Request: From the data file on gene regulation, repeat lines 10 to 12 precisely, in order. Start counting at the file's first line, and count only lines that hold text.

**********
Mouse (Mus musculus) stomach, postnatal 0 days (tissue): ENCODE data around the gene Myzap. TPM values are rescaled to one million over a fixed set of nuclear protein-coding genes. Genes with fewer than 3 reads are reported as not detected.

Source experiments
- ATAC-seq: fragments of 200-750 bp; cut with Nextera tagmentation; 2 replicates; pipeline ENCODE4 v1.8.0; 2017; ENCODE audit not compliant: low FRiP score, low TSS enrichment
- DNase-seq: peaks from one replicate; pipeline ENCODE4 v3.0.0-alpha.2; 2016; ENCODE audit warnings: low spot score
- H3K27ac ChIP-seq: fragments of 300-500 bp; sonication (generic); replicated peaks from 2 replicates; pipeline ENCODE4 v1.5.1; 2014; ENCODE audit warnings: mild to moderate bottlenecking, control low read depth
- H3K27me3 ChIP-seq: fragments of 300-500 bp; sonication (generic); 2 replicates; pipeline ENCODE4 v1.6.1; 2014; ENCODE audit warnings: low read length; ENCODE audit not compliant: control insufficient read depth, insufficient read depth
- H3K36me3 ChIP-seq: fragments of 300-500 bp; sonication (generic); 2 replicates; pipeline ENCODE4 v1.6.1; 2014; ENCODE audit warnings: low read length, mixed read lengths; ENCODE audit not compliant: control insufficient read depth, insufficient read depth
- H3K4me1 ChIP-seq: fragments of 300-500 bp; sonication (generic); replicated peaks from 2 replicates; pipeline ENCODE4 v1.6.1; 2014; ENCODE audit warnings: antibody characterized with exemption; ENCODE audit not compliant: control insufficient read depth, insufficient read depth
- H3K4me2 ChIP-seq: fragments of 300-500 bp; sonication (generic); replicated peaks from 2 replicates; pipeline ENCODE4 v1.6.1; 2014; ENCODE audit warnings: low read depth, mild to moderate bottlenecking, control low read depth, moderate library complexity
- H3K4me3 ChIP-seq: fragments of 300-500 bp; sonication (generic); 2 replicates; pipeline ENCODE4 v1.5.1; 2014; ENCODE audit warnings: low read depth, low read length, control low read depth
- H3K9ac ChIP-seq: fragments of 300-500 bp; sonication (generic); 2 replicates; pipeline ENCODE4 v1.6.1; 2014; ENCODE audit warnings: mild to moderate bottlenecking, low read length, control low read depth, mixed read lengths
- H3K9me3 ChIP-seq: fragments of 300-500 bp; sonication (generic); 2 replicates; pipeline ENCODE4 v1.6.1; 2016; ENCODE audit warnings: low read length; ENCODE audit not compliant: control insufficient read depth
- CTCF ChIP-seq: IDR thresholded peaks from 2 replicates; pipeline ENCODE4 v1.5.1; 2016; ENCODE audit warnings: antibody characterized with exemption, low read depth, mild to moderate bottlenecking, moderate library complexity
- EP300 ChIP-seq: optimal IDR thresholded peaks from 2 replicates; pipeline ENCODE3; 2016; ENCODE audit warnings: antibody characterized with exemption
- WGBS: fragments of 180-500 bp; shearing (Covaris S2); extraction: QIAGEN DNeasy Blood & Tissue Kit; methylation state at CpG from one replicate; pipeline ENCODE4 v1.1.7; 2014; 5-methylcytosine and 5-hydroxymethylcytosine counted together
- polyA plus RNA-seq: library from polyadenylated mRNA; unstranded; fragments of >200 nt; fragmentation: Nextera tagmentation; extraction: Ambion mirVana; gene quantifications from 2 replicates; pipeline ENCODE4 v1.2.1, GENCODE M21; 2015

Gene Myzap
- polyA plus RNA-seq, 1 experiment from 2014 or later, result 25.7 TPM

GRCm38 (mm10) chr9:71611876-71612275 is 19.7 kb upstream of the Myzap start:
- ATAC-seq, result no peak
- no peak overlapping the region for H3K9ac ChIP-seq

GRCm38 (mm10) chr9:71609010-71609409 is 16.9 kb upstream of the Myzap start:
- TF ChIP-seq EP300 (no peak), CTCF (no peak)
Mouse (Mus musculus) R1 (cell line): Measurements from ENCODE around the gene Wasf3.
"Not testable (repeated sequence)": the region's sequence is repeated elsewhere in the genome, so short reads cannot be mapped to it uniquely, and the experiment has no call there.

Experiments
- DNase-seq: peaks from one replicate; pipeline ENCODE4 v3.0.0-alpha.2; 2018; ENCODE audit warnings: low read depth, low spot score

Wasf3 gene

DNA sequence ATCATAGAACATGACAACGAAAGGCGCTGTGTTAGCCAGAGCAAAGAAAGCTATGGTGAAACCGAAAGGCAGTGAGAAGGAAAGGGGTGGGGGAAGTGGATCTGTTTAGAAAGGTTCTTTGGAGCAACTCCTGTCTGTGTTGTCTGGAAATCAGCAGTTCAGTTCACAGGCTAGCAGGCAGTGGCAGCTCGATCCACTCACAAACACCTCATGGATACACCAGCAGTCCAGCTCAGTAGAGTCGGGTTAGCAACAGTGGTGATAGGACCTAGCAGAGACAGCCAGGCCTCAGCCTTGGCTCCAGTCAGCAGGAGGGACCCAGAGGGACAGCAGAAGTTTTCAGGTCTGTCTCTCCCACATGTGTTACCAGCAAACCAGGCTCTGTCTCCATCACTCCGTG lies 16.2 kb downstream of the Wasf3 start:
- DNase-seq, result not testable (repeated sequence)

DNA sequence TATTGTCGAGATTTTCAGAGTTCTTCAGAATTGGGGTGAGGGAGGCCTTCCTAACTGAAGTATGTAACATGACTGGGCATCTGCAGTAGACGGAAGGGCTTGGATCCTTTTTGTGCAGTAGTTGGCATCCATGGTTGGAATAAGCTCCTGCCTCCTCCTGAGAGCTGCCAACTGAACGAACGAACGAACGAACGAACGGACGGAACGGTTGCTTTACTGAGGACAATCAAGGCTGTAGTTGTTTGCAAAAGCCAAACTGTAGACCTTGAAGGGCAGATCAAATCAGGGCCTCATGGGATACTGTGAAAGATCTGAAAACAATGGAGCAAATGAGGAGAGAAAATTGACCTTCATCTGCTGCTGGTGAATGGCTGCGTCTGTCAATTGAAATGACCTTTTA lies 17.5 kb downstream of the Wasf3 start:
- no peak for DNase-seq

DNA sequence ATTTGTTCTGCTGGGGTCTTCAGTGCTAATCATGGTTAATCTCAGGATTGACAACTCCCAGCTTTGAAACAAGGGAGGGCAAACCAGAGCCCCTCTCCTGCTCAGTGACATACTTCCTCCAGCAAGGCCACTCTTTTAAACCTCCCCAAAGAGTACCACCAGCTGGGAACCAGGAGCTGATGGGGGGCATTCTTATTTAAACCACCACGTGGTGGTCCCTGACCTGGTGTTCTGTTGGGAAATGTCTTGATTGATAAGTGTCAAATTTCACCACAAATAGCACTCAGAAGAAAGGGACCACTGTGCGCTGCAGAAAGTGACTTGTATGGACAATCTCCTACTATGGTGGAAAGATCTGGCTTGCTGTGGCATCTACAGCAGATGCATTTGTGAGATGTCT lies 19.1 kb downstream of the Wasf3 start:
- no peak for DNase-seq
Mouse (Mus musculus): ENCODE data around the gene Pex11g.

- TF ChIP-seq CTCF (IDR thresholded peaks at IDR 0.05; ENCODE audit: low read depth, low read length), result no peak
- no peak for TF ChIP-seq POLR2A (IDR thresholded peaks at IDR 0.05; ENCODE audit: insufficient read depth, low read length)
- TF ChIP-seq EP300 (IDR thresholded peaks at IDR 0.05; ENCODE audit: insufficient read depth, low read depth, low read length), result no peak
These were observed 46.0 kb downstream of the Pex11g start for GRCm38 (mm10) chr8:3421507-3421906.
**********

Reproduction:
- H3K4me3 ChIP-seq: fragments of 300-500 bp; sonication (generic); 2 replicates; pipeline ENCODE4 v1.5.1; 2014; ENCODE audit warnings: low read depth, low read length, control low read depth
- H3K9ac ChIP-seq: fragments of 300-500 bp; sonication (generic); 2 replicates; pipeline ENCODE4 v1.6.1; 2014; ENCODE audit warnings: mild to moderate bottlenecking, low read length, control low read depth, mixed read lengths
- H3K9me3 ChIP-seq: fragments of 300-500 bp; sonication (generic); 2 replicates; pipeline ENCODE4 v1.6.1; 2016; ENCODE audit warnings: low read length; ENCODE audit not compliant: control insufficient read depth